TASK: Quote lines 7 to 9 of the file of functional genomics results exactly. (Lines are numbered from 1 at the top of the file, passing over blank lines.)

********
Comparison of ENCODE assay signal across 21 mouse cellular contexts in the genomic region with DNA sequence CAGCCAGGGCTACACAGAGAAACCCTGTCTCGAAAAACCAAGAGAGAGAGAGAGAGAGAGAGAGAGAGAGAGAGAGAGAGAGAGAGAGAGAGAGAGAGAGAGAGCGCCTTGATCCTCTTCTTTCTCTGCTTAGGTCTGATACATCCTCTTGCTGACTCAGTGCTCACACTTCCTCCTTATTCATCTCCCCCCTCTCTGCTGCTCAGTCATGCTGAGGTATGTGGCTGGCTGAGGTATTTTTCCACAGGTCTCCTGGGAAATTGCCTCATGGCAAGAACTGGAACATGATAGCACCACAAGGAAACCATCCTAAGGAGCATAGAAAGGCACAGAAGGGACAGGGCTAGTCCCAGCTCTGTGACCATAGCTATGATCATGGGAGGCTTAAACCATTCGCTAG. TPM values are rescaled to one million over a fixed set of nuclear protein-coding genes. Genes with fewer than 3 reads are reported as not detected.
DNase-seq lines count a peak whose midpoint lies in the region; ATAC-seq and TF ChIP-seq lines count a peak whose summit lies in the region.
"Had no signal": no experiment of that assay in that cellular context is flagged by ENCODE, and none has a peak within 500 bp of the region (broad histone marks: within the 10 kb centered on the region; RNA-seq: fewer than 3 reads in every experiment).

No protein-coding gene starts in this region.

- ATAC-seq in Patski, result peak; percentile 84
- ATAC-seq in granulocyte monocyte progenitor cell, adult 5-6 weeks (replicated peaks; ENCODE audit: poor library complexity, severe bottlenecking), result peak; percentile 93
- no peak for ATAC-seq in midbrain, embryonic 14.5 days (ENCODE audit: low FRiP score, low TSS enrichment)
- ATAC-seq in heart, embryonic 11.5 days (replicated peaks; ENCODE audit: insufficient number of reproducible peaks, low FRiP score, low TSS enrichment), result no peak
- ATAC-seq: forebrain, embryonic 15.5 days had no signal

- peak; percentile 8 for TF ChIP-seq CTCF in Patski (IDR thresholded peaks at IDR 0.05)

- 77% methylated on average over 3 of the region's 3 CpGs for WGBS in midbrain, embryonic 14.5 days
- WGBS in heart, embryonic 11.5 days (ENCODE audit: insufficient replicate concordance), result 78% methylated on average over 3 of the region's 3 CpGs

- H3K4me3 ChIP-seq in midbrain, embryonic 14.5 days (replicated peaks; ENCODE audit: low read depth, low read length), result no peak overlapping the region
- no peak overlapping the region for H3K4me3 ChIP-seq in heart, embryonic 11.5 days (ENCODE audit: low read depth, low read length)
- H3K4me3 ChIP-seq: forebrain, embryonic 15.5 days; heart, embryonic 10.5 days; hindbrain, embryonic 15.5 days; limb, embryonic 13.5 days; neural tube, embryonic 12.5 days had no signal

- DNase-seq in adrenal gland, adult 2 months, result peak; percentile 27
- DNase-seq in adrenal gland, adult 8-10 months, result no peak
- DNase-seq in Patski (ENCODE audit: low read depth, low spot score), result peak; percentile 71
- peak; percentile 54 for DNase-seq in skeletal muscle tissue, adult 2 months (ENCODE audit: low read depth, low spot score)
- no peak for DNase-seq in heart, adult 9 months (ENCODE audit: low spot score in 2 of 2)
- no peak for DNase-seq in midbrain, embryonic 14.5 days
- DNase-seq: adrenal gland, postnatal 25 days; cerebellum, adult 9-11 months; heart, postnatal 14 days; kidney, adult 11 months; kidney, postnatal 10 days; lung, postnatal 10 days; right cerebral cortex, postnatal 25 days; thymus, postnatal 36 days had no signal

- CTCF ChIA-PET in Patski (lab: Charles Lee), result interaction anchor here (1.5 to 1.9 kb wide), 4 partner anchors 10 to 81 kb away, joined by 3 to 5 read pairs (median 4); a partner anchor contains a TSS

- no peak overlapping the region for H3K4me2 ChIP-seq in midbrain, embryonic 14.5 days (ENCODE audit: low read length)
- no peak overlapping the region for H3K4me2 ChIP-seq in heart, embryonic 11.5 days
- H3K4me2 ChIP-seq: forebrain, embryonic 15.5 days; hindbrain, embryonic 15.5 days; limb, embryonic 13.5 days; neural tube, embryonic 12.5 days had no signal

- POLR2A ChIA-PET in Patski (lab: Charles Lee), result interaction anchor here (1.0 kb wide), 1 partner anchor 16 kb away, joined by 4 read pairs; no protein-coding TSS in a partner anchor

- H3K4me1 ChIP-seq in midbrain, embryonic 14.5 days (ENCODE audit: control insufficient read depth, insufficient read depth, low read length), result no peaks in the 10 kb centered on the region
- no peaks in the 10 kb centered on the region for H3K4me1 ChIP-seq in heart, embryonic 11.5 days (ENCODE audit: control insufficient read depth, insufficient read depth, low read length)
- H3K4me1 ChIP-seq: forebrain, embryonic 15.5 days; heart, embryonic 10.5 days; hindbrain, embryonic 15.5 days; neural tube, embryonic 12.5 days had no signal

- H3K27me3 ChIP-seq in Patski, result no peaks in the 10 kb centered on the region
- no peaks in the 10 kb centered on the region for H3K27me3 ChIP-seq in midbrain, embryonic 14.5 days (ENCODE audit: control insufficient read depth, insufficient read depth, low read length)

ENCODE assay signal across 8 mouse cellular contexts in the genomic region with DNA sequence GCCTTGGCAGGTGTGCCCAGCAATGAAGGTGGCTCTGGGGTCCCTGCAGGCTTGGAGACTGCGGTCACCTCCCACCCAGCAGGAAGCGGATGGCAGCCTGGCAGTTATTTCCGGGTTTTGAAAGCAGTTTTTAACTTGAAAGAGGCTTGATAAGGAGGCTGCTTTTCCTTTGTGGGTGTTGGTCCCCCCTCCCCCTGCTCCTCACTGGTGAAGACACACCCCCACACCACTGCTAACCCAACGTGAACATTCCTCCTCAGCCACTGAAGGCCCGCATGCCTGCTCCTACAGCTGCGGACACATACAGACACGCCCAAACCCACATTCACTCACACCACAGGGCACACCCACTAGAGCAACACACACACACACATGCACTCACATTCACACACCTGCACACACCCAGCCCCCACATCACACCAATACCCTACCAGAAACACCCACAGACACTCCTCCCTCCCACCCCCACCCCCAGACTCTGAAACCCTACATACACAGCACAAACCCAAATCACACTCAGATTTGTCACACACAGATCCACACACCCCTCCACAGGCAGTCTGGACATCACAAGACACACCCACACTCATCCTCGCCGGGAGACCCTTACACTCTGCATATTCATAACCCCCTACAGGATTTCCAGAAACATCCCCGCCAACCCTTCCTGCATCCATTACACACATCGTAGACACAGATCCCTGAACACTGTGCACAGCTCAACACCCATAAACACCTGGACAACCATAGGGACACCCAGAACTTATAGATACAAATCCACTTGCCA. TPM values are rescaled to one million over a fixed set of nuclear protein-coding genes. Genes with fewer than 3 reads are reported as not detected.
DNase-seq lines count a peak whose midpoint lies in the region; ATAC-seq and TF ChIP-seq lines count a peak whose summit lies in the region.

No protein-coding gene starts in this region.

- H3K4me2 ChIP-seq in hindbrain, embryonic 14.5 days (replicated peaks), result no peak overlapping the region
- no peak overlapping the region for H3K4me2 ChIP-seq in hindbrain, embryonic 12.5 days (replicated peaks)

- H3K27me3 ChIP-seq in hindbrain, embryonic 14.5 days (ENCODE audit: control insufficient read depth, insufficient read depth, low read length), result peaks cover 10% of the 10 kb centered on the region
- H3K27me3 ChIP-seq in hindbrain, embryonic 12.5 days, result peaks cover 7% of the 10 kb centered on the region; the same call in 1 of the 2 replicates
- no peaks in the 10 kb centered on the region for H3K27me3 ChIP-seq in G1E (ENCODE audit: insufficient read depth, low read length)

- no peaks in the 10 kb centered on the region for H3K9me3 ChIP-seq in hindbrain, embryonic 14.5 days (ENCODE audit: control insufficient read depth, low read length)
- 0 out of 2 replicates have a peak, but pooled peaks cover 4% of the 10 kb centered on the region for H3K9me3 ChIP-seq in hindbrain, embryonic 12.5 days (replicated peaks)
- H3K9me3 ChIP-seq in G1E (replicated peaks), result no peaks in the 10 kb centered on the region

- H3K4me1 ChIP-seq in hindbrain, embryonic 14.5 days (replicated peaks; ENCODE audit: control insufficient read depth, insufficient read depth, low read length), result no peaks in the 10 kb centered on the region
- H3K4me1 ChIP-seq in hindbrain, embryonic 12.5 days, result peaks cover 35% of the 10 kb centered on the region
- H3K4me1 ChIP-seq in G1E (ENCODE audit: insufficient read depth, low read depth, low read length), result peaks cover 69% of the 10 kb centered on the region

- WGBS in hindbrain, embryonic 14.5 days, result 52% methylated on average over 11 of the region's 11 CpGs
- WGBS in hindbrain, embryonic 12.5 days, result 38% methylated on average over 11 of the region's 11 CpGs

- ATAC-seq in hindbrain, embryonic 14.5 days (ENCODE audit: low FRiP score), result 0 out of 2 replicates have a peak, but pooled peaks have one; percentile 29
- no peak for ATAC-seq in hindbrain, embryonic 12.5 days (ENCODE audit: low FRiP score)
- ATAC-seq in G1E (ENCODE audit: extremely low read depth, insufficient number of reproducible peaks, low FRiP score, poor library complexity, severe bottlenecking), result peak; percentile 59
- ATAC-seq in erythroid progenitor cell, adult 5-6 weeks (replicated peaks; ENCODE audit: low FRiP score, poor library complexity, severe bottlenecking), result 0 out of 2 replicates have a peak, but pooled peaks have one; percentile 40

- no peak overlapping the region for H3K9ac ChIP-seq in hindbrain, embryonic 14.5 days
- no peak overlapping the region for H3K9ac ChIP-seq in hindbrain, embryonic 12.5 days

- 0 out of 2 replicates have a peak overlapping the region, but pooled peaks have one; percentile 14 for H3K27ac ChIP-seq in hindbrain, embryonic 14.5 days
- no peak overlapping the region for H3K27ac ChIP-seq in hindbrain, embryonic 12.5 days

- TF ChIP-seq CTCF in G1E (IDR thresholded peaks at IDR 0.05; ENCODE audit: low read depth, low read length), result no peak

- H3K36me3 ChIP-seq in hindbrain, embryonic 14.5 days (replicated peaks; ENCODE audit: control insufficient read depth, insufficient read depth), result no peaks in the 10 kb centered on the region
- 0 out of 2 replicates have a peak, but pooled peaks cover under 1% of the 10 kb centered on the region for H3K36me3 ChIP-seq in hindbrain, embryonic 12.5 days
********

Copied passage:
- no peak for ATAC-seq in midbrain, embryonic 14.5 days (ENCODE audit: low FRiP score, low TSS enrichment)
- ATAC-seq in heart, embryonic 11.5 days (replicated peaks; ENCODE audit: insufficient number of reproducible peaks, low FRiP score, low TSS enrichment), result no peak
- ATAC-seq: forebrain, embryonic 15.5 days had no signal